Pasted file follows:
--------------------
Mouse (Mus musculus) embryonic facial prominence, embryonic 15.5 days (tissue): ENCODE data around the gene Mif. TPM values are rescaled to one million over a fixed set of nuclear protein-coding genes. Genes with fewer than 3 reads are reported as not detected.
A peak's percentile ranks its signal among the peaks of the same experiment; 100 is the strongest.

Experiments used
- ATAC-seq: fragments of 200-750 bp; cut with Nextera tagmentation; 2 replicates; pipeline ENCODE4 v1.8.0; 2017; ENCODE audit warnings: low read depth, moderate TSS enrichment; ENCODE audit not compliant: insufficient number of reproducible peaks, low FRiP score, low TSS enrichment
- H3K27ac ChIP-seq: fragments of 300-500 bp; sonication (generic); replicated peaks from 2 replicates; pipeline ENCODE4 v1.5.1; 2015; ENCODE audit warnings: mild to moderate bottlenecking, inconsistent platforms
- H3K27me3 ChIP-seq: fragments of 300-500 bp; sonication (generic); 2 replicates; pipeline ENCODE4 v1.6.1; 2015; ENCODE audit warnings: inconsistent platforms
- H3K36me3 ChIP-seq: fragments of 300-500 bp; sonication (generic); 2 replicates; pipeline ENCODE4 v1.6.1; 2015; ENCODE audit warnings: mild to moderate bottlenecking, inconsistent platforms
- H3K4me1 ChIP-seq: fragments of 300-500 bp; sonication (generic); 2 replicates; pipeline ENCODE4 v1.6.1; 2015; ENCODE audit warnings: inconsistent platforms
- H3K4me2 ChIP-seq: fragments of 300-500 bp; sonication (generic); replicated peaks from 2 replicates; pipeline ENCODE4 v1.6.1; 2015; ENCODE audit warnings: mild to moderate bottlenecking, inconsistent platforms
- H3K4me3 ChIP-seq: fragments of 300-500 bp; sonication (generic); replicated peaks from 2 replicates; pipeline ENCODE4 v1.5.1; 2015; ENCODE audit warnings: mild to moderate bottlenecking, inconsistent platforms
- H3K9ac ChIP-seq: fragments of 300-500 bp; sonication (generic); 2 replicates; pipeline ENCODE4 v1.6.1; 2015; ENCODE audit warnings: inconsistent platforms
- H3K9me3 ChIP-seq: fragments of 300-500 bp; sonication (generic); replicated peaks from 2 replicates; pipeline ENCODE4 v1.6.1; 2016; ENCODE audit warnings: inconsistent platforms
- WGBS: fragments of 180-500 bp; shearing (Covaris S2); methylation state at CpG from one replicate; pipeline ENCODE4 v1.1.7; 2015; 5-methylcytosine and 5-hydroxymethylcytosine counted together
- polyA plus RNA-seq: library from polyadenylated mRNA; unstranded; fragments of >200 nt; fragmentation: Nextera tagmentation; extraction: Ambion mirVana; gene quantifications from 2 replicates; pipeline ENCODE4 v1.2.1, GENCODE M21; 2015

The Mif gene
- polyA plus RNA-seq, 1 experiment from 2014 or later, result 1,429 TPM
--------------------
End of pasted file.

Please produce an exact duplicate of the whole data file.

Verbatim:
Mouse (Mus musculus) embryonic facial prominence, embryonic 15.5 days (tissue): ENCODE data around the gene Mif. TPM values are rescaled to one million over a fixed set of nuclear protein-coding genes. Genes with fewer than 3 reads are reported as not detected.
A peak's percentile ranks its signal among the peaks of the same experiment; 100 is the strongest.

Experiments used
- ATAC-seq: fragments of 200-750 bp; cut with Nextera tagmentation; 2 replicates; pipeline ENCODE4 v1.8.0; 2017; ENCODE audit warnings: low read depth, moderate TSS enrichment; ENCODE audit not compliant: insufficient number of reproducible peaks, low FRiP score, low TSS enrichment
- H3K27ac ChIP-seq: fragments of 300-500 bp; sonication (generic); replicated peaks from 2 replicates; pipeline ENCODE4 v1.5.1; 2015; ENCODE audit warnings: mild to moderate bottlenecking, inconsistent platforms
- H3K27me3 ChIP-seq: fragments of 300-500 bp; sonication (generic); 2 replicates; pipeline ENCODE4 v1.6.1; 2015; ENCODE audit warnings: inconsistent platforms
- H3K36me3 ChIP-seq: fragments of 300-500 bp; sonication (generic); 2 replicates; pipeline ENCODE4 v1.6.1; 2015; ENCODE audit warnings: mild to moderate bottlenecking, inconsistent platforms
- H3K4me1 ChIP-seq: fragments of 300-500 bp; sonication (generic); 2 replicates; pipeline ENCODE4 v1.6.1; 2015; ENCODE audit warnings: inconsistent platforms
- H3K4me2 ChIP-seq: fragments of 300-500 bp; sonication (generic); replicated peaks from 2 replicates; pipeline ENCODE4 v1.6.1; 2015; ENCODE audit warnings: mild to moderate bottlenecking, inconsistent platforms
- H3K4me3 ChIP-seq: fragments of 300-500 bp; sonication (generic); replicated peaks from 2 replicates; pipeline ENCODE4 v1.5.1; 2015; ENCODE audit warnings: mild to moderate bottlenecking, inconsistent platforms
- H3K9ac ChIP-seq: fragments of 300-500 bp; sonication (generic); 2 replicates; pipeline ENCODE4 v1.6.1; 2015; ENCODE audit warnings: inconsistent platforms
- H3K9me3 ChIP-seq: fragments of 300-500 bp; sonication (generic); replicated peaks from 2 replicates; pipeline ENCODE4 v1.6.1; 2016; ENCODE audit warnings: inconsistent platforms
- WGBS: fragments of 180-500 bp; shearing (Covaris S2); methylation state at CpG from one replicate; pipeline ENCODE4 v1.1.7; 2015; 5-methylcytosine and 5-hydroxymethylcytosine counted together
- polyA plus RNA-seq: library from polyadenylated mRNA; unstranded; fragments of >200 nt; fragmentation: Nextera tagmentation; extraction: Ambion mirVana; gene quantifications from 2 replicates; pipeline ENCODE4 v1.2.1, GENCODE M21; 2015

The Mif gene
- polyA plus RNA-seq, 1 experiment from 2014 or later, result 1,429 TPM